Yanni: ‘Saudis will help country take its rightful place in the world’

Yanni with his daughter Krystall Ann. (AN photo by Huda Bashata)
Updated 08 December 2017
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Yanni: ‘Saudis will help country take its rightful place in the world’

JEDDAH: Renowned Greek composer and musician Yanni, who enthralled crowds during his recent concerts in Saudi Arabia, shared his optimism about the Kingdom in a tweet on Friday.
The maestro said: “KSA: An amazing culture in the midst of a wondrous change at an incredible rate! So many bright minds, men and women, young and old alike, from all walks of life, who love their country, and can, and will, help this nation rise and take its rightful place in the world! ...Yanni.”
Yanni, 63, enjoyed a great reception from fans during his concerts in Jeddah, Riyadh and Dhahran.
In a tweet on Nov. 27, before his departure to the Kingdom, he said: “Yanni in Saudi Arabia (KSA): Witnessing history in the making! Hi everyone, we are now in Florida getting ready to fly to Saudi Arabia … We are going to be experiencing history in the making and I would not miss it for anything in the world! First stop Jeddah! ...Yanni.”
Addressing a press conference in Jeddah on Nov. 30, Yani said in Arabic that he “is so happy to be in Saudi Arabia.”
The international artist added: “You have to come to Saudi to feel this and to witness the changes ... I’m really amazed by the speed of how things have changed.”
Yanni’s historic visit to Saudi Arabia was part of his global 2017-2018 tour, in which he played the most popular songs from a career that began in 1984.
Speaking to Arab News before the first show in Jeddah, Yanni’s daughter Krystall Ann, who was traveling with her father, said: “I’m just so happy and thrilled that we can actually be here. It’s been beautiful. I’m excited that we’ll be here a full two weeks, from coast to coast. It’s been lovely so far.”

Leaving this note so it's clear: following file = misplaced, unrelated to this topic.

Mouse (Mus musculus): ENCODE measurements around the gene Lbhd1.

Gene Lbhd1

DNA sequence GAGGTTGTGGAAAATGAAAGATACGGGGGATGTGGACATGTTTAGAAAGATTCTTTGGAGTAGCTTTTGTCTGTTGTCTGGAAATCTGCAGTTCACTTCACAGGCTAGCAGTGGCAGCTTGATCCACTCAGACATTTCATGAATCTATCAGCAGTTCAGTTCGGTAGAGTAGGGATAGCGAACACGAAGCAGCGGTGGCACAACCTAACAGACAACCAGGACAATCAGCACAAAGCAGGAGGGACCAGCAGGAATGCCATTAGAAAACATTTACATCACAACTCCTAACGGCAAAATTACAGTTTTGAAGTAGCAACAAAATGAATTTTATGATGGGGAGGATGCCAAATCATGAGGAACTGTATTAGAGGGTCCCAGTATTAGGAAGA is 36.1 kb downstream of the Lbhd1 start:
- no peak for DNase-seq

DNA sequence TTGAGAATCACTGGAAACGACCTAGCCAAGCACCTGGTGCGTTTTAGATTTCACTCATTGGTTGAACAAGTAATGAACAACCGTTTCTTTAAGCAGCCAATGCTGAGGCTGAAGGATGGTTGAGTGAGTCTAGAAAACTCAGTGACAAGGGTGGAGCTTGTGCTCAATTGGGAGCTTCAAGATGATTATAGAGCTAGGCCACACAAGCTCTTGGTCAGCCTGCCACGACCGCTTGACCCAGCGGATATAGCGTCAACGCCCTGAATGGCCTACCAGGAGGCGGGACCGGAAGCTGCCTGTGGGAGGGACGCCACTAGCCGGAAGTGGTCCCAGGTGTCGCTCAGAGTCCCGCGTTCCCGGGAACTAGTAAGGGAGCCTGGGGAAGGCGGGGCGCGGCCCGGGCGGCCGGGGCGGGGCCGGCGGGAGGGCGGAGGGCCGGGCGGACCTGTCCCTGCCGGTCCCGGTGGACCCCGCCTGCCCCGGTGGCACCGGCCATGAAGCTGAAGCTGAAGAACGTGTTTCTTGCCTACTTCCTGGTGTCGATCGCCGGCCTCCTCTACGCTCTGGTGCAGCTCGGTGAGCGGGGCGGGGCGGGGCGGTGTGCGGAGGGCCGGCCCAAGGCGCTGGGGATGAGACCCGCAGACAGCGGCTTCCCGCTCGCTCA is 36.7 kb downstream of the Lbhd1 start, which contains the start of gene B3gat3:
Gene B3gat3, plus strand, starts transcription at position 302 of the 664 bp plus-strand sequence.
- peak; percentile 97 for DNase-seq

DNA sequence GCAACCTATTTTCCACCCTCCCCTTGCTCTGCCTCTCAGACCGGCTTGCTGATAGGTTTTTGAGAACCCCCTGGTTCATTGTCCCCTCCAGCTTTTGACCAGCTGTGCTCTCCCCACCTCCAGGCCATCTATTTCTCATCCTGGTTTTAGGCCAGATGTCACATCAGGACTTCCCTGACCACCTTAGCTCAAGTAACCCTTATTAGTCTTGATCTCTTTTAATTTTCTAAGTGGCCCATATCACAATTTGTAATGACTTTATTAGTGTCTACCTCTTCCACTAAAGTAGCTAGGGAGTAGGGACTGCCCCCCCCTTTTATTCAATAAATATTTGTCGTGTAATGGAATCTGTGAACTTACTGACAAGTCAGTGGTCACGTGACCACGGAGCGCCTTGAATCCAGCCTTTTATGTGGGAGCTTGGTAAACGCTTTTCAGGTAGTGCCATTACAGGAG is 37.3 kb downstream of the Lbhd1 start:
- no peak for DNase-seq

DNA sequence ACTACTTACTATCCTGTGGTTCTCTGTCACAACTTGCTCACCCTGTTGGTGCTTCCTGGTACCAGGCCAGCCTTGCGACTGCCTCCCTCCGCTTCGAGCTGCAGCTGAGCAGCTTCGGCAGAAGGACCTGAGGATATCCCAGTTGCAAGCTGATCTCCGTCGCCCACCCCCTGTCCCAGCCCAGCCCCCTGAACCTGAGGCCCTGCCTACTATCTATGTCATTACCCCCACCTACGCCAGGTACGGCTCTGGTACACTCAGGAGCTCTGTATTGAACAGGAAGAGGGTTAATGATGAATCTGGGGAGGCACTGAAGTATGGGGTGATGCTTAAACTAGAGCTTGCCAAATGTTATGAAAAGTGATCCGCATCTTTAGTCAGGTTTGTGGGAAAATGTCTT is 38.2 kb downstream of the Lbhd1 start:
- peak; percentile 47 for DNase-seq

Cambodian women face surrogacy charges after Vietnam births

A woman rides a motor-cart loaded with bananas in Phnom Penh on July 18, 2019. (AFP)
Updated 51 min 15 sec ago
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Cambodian women face surrogacy charges after Vietnam births

  • The surrogacy business boomed in Cambodia after it was put under tight restrictions in neighboring Thailand. There also were crackdowns in India and Nepal

PHNOM PENH, Cambodia: Three Cambodian women have been charged with violating surrogacy and human trafficking laws after they gave birth to babies they delivered to Chinese nationals in Vietnam, a court official said Friday.
Phnom Penh Municipal Court spokesman Ei Rin said the women, aged 31 and 32, are being detained pending further investigation after being charged on Thursday.
Chhiv Phally, the director of the Interior Ministry’s Human Trafficking and Juvenile Protection Department, said the three women were detained by Vietnamese police and returned to Cambodia after they illegally crossed into the country to deliver their children to Chinese nationals for $8,000 per child, reported the English-language Phnom Penh Post newspaper.
Cambodia’s anti-surrogacy law carries a penalty of one to six months in prison, while the human trafficking charge, involving crossing borders, is punishable by 15 to 20 years’ imprisonment.
The anti-surrogacy law was intended to target intermediaries between parents and surrogates, but in the absence of a more appropriate law, has also been applied against women who carry surrogate pregnancies and give birth. The government has said it is drafting a new law to cover surrogacy, but it is not known when it will be ready.
Cambodia hurriedly passed its first law specifically targeting surrogacy in 2016 as the country was becoming a popular destination for foreign would-be parents seeking women to give birth to their children.
Developing countries are popular for surrogacy because costs are much lower than in countries such as the United States and Australia, where surrogate services can cost around $150,000. The surrogacy business boomed in Cambodia after it was put under tight restrictions in neighboring Thailand. There also were crackdowns in India and Nepal.
After Cambodia’s crackdown, would-be parents shifted to seek out surrogates in neighboring Laos.
In December, 32 Cambodian women who were charged with human trafficking for serving as surrogate mothers were released from detention after agreeing to keep the babies rather than giving them up as originally planned.